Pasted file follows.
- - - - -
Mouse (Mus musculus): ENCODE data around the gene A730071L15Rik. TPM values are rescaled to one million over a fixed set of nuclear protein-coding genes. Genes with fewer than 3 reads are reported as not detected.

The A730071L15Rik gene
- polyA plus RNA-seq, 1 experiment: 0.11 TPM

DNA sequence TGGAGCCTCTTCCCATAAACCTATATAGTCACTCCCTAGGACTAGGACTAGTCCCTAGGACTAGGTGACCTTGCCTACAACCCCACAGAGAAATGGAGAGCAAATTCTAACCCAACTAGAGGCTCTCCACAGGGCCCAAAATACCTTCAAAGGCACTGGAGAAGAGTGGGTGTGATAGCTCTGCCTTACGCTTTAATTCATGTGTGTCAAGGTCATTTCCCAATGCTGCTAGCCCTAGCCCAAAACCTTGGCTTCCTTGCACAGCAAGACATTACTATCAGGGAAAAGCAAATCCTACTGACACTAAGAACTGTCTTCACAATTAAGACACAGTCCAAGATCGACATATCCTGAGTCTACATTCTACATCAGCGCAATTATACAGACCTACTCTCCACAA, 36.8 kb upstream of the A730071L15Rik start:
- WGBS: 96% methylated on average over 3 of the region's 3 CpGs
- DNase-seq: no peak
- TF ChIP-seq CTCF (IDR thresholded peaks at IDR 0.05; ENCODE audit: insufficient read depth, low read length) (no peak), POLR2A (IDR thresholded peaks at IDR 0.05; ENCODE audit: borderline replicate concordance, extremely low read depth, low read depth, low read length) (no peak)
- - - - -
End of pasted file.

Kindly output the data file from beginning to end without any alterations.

Mouse (Mus musculus): ENCODE data around the gene A730071L15Rik. TPM values are rescaled to one million over a fixed set of nuclear protein-coding genes. Genes with fewer than 3 reads are reported as not detected.

The A730071L15Rik gene
- polyA plus RNA-seq, 1 experiment: 0.11 TPM

DNA sequence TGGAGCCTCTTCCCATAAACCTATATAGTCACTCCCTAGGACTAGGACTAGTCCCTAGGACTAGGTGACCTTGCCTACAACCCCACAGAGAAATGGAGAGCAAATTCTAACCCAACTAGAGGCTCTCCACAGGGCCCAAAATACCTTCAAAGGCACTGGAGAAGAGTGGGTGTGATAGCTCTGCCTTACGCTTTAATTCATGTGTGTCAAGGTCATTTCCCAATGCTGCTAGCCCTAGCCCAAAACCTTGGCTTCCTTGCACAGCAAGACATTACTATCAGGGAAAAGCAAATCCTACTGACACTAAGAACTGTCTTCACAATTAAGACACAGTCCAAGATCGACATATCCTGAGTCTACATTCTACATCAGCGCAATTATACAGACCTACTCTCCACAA, 36.8 kb upstream of the A730071L15Rik start:
- WGBS: 96% methylated on average over 3 of the region's 3 CpGs
- DNase-seq: no peak
- TF ChIP-seq CTCF (IDR thresholded peaks at IDR 0.05; ENCODE audit: insufficient read depth, low read length) (no peak), POLR2A (IDR thresholded peaks at IDR 0.05; ENCODE audit: borderline replicate concordance, extremely low read depth, low read depth, low read length) (no peak)